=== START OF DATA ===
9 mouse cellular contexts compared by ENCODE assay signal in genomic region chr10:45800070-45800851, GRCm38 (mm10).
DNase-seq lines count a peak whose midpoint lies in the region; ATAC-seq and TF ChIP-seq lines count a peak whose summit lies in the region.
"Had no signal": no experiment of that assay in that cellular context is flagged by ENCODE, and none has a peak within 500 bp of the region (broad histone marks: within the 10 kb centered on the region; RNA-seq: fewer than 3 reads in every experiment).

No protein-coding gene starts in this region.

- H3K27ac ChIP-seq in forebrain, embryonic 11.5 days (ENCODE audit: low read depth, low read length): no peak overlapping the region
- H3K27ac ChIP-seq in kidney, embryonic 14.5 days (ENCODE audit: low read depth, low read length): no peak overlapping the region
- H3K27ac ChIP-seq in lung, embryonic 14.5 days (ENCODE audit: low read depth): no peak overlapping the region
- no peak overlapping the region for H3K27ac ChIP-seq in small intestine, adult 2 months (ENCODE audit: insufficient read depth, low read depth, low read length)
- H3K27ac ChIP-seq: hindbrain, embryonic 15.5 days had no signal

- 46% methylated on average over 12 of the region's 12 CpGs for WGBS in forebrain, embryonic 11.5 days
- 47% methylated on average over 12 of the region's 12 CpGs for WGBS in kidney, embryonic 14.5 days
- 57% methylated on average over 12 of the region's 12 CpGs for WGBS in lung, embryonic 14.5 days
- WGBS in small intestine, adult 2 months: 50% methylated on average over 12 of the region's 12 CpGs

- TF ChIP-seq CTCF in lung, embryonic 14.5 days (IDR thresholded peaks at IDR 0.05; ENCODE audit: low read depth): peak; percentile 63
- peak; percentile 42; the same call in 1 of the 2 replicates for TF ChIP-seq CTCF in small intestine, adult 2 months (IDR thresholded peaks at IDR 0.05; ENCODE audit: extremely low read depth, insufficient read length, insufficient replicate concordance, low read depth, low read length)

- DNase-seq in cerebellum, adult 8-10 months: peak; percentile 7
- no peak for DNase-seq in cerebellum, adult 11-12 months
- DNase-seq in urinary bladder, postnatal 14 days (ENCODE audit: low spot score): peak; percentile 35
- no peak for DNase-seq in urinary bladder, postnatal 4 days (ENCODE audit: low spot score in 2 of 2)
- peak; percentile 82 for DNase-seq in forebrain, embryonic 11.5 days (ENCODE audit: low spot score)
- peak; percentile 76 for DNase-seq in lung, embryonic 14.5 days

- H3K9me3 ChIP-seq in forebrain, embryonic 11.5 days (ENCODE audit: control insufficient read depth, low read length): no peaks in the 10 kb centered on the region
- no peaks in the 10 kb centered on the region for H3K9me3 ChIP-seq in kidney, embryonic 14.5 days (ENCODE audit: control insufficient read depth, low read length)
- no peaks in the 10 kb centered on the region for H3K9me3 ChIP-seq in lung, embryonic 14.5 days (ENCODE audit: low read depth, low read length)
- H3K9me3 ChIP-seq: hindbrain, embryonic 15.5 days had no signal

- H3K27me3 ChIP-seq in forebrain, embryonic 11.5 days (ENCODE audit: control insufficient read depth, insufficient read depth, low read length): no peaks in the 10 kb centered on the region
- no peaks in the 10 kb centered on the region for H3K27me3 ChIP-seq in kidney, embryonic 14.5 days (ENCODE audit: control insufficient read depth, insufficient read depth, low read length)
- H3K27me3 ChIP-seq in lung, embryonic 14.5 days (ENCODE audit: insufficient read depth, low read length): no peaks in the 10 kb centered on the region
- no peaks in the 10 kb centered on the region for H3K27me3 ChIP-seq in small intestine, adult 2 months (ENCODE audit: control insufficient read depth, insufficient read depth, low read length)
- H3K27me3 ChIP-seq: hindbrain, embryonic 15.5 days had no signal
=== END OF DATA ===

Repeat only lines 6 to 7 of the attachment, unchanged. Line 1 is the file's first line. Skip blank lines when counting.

- H3K27ac ChIP-seq in kidney, embryonic 14.5 days (ENCODE audit: low read depth, low read length): no peak overlapping the region
- H3K27ac ChIP-seq in lung, embryonic 14.5 days (ENCODE audit: low read depth): no peak overlapping the region